The Department of Veterans Affairs is seeing increased use of VA home loans as the Pentagon shuffles a larger number of troops out of the service as a result of the current budget crunch.
This uptick is expected after the VA saw a record number of current and former service members use their VA loan benefit last year. In 2013, the VA guaranteed over 620,000 loans, the highest number in the program's history.
Through March of 2014, the VA has guaranteed about 192,000 loans. If this rate continues, the VA would smash the current record and reach about 800,000 loans by the end of 2014, according to VA statistics. Before 2013, the record number for guaranteed VA home loans was 602,244 set in 1994.
Currently, there are 1.9 million active VA-guaranteed loans that make up over $350 billion. The average loan amount for service members last year was $225,604, according to Meagan Lutz, a spokeswoman for the VA.
Service members are turning to VA loans at a time as the military is downsizing amid automatic budget cuts known as sequestration and an end to the wars in Iraq and Afghanistan over the past decade.
The active-duty force is expected to total about 1.31 million troops in 2015, according to budget documents. Personnel records show that's down about 122,000, or 9 percent, since a wartime high in 2010 of 1.43 million.
The increase in VA home loan usage follows upgrades made by the VA to make the home loans more accessible. The VA has made Certificates of Eligibility available to veterans and service members online. And in 2013, the number of individuals seeking electronic Certificates of Eligibility went up by 29 percent over 2012, Lutz said.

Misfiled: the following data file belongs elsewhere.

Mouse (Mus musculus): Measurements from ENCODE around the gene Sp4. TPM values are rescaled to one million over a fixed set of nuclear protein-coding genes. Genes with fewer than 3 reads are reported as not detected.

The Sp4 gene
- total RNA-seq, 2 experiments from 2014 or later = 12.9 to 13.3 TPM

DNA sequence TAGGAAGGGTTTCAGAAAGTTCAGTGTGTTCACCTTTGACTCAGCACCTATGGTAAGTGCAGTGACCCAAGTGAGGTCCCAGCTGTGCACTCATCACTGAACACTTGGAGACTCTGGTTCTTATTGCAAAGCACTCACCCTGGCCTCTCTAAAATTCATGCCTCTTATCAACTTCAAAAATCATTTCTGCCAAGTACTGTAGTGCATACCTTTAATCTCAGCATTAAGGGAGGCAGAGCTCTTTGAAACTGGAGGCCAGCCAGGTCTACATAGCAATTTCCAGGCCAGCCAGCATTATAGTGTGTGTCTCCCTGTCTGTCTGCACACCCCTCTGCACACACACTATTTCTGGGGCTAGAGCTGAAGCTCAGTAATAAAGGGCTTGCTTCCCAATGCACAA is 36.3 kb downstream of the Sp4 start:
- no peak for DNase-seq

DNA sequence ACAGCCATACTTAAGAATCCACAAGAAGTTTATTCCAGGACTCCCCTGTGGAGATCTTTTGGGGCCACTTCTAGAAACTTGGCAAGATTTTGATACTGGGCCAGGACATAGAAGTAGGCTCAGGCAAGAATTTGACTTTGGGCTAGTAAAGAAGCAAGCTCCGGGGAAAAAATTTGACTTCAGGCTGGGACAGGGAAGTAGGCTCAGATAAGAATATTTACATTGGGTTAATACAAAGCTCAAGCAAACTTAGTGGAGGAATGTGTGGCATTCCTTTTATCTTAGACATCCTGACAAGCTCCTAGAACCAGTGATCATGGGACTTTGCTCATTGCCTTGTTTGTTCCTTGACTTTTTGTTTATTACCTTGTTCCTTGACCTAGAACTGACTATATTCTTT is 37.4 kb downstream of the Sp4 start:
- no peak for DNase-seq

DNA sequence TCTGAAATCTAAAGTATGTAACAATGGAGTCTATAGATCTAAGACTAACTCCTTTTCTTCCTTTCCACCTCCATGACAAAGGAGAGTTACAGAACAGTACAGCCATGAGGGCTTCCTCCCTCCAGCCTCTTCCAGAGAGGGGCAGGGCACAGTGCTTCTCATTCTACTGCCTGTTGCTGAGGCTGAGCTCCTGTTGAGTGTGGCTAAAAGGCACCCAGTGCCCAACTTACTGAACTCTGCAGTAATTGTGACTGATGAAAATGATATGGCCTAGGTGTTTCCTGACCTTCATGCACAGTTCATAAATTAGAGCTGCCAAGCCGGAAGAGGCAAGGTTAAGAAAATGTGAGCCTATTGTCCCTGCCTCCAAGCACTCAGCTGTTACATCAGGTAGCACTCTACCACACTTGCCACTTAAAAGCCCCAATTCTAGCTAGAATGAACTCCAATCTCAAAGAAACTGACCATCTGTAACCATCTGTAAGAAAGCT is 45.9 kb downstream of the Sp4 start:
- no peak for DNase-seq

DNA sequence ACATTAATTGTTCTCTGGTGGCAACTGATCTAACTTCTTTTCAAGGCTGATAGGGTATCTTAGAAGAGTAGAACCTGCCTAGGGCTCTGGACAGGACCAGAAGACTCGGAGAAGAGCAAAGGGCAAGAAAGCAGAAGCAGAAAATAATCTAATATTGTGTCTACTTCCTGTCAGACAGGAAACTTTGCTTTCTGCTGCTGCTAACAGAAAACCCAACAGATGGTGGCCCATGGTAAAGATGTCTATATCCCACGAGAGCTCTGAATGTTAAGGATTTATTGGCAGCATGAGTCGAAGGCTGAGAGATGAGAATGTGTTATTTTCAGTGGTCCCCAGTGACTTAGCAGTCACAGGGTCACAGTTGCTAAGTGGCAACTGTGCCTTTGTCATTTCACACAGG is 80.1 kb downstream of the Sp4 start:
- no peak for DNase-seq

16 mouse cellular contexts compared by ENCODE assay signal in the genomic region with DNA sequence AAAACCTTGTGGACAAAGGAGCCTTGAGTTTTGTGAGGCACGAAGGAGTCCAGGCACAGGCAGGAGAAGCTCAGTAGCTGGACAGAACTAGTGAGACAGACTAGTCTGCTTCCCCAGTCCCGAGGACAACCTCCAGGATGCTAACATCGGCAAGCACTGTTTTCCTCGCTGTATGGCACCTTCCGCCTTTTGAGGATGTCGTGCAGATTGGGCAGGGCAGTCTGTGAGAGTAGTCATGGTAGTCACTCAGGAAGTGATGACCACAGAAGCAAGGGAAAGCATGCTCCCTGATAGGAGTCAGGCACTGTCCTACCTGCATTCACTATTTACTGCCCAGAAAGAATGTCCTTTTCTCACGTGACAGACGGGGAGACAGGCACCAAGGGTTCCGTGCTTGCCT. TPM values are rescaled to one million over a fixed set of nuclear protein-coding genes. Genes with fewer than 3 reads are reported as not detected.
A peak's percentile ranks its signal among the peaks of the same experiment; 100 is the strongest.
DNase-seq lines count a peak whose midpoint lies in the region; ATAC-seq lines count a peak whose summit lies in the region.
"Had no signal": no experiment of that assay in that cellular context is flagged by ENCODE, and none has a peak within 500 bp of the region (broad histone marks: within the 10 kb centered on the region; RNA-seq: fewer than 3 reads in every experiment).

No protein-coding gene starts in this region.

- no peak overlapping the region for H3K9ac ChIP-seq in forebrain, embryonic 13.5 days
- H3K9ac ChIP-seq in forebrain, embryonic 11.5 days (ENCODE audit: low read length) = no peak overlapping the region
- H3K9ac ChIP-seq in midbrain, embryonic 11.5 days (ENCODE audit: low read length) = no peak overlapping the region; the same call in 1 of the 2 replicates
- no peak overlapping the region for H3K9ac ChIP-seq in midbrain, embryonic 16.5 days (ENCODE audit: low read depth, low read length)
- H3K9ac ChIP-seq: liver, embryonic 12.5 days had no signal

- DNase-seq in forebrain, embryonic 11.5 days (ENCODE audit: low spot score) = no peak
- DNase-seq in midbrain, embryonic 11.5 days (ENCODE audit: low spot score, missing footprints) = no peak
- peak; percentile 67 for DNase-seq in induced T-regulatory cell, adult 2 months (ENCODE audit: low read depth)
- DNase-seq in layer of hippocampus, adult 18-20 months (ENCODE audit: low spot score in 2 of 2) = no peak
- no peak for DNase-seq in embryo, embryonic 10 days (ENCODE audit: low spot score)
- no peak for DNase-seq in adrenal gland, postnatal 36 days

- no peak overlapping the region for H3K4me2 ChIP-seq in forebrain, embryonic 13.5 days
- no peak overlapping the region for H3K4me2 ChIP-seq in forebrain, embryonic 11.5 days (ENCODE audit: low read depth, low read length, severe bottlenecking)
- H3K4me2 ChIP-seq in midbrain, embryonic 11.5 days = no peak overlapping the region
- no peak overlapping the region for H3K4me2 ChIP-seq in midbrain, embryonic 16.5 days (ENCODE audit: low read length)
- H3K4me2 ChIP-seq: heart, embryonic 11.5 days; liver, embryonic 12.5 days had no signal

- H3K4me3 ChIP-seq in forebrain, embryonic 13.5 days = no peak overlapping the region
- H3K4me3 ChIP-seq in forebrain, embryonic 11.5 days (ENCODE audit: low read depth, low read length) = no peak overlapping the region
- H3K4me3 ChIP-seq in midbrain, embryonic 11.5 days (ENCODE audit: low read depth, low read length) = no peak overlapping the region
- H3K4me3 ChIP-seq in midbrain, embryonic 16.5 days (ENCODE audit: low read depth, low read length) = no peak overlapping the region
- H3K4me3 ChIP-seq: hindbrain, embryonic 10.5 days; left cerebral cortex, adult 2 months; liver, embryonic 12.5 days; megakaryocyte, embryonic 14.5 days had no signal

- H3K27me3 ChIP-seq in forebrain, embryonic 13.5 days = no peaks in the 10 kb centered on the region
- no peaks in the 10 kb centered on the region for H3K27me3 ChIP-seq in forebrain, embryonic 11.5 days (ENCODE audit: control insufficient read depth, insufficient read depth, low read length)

The VA home loan was first offered to service members as part of the VA Home Loan Guaranty Program in 1944 when it was signed by President Franklin Roosevelt. Many of the first veterans who used their loans used them to buy farming equipment and inventory for their businesses versus family homes.
Service members and veterans quality for VA Home Loans based on the length of their service and their service commitments. The length varies based on many variables, VA officials said.
The limits of the home loan depend on the median home price in the geographic area, but service members and veterans can obtain a VA-guaranteed home loan with no down payment for $417,000 up to $1,094,625.
Many service members and veterans are taking the government up on the offer to purchase homes without a down payment. Last year, 89 percent of all VA-guaranteed purchase loans were made with no down payment required.
The VA does not actually directly fund the loans. Private banks, mortgage companies and other loan distributors are the organizations that fund the loans. Additionally, about 99 percent of VA loans are underwritten by private lenders who have VA prior-approval authority.
These private lenders have sped up the process and made it easier for veterans and service members to qualify, said VA officials and real estate agents.
Recently, more military families have turned to non-traditional methods of buying homes. Veterans and service members are not as often relying on real estate agents and instead leveraging the Internet.
Alyssa Cokinos, a Navy veteran who works for Redfin, an online home buying service, said she's seen more veterans and service members work with companies like hers to buy homes. She said the VA home loan plays a major part in the buying process for these buyers.
But Cokinos warned that VA home loans can sometimes add to the complication of buying a home, and that sellers can sometimes shy away from VA home loans because of the added appraisal the government requires for it. To mitigate this when buying a home using a VA home loan, Cokinos said she recommends to her buyers that they seek out lenders who have experience with the VA.
"An experienced lender puts the sellers at ease and makes it easier to get the deal done," she said.
-- Michael Hoffman can be reached at Michael.Hoffman@monster.com.